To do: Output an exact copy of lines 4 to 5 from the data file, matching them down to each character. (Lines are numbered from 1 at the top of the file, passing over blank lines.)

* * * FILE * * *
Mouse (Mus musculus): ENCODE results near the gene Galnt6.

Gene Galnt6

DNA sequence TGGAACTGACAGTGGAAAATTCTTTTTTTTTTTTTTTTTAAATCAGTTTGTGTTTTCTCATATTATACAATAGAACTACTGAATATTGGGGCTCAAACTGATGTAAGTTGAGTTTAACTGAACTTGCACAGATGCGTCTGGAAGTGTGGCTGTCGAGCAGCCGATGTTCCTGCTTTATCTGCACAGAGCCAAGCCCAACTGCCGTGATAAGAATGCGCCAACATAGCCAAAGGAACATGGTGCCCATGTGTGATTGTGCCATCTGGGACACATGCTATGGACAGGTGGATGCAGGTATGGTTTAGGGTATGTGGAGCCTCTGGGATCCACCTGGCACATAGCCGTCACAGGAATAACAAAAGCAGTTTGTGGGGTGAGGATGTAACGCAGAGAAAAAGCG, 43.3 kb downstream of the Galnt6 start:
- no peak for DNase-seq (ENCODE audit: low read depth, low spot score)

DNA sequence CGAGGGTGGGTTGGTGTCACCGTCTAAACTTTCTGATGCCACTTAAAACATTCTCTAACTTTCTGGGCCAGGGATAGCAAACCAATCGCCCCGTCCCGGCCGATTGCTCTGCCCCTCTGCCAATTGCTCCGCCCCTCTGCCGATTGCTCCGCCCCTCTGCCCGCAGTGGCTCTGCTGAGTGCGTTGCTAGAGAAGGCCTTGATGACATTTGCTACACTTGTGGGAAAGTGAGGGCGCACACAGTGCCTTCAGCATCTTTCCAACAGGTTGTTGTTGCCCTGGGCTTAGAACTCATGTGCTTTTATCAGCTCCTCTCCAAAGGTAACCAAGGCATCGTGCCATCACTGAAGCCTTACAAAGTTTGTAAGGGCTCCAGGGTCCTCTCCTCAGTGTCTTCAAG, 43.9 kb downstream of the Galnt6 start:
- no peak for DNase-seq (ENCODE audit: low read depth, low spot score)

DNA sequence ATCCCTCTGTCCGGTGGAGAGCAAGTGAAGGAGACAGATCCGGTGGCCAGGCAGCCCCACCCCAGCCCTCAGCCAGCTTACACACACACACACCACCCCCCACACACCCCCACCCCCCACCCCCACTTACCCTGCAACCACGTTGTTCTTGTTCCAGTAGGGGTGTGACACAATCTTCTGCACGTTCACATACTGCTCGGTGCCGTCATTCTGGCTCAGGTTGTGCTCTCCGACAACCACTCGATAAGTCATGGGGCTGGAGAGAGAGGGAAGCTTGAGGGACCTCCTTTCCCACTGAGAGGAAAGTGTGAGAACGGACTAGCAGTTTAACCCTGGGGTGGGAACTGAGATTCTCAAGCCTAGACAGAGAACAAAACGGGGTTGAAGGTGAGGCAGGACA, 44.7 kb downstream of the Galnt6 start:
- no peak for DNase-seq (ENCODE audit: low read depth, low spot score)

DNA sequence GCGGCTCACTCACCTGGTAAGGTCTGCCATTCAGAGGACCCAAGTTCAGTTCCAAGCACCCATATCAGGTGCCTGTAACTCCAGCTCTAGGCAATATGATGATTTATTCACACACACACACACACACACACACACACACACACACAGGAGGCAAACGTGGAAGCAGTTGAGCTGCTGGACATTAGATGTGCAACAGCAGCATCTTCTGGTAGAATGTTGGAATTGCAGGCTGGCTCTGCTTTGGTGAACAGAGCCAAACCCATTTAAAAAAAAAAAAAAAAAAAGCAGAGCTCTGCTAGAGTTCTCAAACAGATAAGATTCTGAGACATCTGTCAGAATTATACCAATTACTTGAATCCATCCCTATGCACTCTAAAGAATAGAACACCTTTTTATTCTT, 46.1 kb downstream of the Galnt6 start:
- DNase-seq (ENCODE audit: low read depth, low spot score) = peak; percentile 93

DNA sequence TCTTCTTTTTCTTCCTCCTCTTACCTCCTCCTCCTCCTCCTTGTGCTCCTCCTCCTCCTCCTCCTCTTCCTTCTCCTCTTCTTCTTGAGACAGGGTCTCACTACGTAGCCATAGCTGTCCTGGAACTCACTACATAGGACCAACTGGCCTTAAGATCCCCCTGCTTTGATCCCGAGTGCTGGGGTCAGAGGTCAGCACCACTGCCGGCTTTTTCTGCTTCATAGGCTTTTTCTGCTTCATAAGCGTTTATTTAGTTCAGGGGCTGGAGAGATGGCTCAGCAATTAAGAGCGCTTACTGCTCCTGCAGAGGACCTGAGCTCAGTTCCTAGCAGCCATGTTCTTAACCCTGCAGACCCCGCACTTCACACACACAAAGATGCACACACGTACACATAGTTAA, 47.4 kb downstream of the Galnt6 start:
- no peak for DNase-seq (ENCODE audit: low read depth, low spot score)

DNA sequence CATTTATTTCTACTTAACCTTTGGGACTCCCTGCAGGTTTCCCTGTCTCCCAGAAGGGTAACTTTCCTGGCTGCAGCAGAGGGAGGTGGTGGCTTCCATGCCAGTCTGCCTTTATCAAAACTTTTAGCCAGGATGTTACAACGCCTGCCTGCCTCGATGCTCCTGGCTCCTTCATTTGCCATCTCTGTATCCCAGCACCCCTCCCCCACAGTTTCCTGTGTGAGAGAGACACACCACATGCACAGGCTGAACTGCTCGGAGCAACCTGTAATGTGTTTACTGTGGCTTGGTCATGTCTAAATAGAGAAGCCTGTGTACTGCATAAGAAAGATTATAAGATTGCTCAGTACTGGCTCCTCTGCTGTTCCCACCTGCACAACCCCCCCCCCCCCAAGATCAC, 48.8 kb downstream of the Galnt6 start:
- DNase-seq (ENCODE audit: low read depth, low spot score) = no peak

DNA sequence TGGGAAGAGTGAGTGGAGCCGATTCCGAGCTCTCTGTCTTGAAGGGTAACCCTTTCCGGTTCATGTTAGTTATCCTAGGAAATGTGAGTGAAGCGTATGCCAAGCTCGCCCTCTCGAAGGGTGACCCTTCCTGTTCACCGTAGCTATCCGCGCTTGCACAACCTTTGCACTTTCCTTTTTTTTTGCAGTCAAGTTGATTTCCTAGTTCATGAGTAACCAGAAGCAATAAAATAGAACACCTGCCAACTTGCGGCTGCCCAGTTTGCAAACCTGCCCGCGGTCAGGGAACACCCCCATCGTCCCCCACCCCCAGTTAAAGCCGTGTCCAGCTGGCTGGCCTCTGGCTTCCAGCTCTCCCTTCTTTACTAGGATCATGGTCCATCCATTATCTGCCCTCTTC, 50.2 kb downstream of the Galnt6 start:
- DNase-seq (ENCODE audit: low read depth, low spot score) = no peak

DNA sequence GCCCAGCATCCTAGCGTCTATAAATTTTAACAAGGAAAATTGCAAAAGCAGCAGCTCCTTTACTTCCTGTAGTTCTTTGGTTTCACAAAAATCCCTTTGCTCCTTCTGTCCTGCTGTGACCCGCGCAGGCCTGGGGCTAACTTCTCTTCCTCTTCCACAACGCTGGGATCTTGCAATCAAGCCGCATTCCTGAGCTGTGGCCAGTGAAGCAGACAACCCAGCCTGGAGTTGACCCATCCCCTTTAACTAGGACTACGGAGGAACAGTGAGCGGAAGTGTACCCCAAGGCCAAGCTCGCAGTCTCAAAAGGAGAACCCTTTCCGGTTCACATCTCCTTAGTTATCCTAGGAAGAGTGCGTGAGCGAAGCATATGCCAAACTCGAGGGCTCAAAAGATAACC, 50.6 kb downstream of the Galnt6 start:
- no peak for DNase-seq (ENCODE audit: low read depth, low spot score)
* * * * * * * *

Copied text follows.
- no peak for DNase-seq (ENCODE audit: low read depth, low spot score)

DNA sequence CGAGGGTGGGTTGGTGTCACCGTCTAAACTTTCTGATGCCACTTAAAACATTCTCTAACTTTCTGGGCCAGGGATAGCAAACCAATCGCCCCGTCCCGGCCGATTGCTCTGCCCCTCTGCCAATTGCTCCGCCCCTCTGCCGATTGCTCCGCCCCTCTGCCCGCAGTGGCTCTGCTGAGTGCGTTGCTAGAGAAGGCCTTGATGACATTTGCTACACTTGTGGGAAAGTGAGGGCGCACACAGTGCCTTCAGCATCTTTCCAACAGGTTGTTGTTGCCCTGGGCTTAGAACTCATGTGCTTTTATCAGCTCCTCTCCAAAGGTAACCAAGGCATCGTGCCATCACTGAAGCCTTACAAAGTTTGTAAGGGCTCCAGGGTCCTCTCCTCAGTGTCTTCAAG, 43.9 kb downstream of the Galnt6 start: